Happy Emergency Nurses Week!




I was raised by a nurse. My mother, while not an emergency department nurse, was an early telemetry nurse. I remember seeing her carrying around books with rhythm strips, trying to familiarize her with various normal and abnormal patterns. That, ironically, became part and parcel of my life as an emergency physician.

When I was in college, I worked as a cast tech and scribe (before there were such things) for Dr. Earle Foster, an orthopedic surgeon specializing in hand surgery. This was in the practice known then as (let me clear my throat and practice the way I answered the phone: ‘Scott, Craythorne, Lowe, Mullen, Foster, Hegg, Carr and Thomspon…how can I help you!’ In that capacity I was ancillary to the wonderful nursing staff who taught me so much. In particular, like a private who one day becomes a company commander, I learned about medicine from the ground up.

Over the 29 years of my career (not counting residency) I have worked in many facilities. I have worked with such wonderful nurses across the country and have made great friendships and connections. When I say I appreciate emergency nurses, I do mean all of you.

This week hospitals are celebrating Emergency Nurses Week. As well they should. The last few years have been daunting for nurses. SARS-Co-V-2, or Covid, beat everyone up. If anyone deserves to claim the the diagnosis of PTSD, it’s the nurses who fought the fight of ‘the Rona.’ That wretched disease took nurses from us in death and in burnout and in firing over vaccines. It took nurses from us who were tired of what they perceived as misuse and underpayment and then went a’traveling. And it also left a lot of nurses, still there, powering through every day with the kind of determination and compassion you can only find in that incredible group.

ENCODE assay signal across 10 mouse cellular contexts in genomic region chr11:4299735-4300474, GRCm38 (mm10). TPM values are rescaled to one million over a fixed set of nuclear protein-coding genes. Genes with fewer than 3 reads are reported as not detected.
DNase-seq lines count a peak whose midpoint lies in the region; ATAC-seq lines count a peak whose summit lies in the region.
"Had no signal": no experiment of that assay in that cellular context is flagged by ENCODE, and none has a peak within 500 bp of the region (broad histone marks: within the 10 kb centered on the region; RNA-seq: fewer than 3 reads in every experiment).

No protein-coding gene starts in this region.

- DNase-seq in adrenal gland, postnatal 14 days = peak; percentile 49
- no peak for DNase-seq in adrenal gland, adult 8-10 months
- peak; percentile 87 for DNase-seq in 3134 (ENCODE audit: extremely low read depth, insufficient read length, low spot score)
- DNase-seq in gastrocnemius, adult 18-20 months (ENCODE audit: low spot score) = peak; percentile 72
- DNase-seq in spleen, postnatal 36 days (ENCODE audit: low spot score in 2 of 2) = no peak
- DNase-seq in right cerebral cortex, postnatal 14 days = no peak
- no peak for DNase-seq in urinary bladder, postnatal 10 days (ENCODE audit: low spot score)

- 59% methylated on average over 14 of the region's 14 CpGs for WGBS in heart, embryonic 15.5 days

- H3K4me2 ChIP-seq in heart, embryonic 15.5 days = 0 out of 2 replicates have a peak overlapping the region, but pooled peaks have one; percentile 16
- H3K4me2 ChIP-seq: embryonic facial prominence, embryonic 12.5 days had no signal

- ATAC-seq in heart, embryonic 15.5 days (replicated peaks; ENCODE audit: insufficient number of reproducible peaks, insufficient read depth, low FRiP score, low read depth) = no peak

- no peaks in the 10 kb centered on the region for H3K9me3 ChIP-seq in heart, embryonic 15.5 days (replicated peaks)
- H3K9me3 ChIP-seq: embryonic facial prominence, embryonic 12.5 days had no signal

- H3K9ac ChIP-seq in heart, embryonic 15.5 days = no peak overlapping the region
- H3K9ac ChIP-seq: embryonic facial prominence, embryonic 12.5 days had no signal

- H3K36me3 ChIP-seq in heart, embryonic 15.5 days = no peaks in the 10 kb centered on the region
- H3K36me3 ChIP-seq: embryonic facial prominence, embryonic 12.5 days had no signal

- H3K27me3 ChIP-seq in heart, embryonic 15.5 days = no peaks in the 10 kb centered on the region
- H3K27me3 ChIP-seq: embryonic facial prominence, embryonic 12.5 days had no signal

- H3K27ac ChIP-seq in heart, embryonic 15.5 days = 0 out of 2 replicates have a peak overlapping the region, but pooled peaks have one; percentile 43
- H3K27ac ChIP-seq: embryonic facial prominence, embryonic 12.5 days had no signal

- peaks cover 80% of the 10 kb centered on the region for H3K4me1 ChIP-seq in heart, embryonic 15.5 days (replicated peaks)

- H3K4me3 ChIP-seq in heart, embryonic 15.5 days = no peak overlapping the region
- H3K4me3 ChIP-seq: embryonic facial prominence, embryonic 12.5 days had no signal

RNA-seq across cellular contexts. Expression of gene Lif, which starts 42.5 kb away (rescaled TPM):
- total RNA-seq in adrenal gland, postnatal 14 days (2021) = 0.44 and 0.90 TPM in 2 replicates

As I have written ad nauseum, our emergency departments are 1) carrying the weight of about 50% of all American healthcare, 2) overwhelmed with growing numbers of sick, dying, mentally ill and addicted patients and 3) running out of rooms, resources and medications at an alarming rate. But in the midst of it, our nurses are there.

They show up, exhausted from the last shift, sometimes having dealt with their own sick kids or spouses at home, eyes red, Starbucks in hand, fast-food tucked under the desk and hit the ground running. They may see the elderly patient waiting days to be admitted, or the psychiatric patient who asks them the same question every 15 minutes for a solid week. They will see the cardiac arrest and hold the family member after having just pushed medications and done CPR. They will, sometimes, take a long walk outside or just cry over the loss, then come right back for another round.

They manage chaos and do it with kindness.

They deal with doctors. God knows that’s a burden in itself. (Speaking as one of course.)

And we all owe them a debt of inestimable thanks. Without them, well, without them is not even a thing we should consider.

Happy week friends! Thanks for all you do.

Edwin Leap, MD


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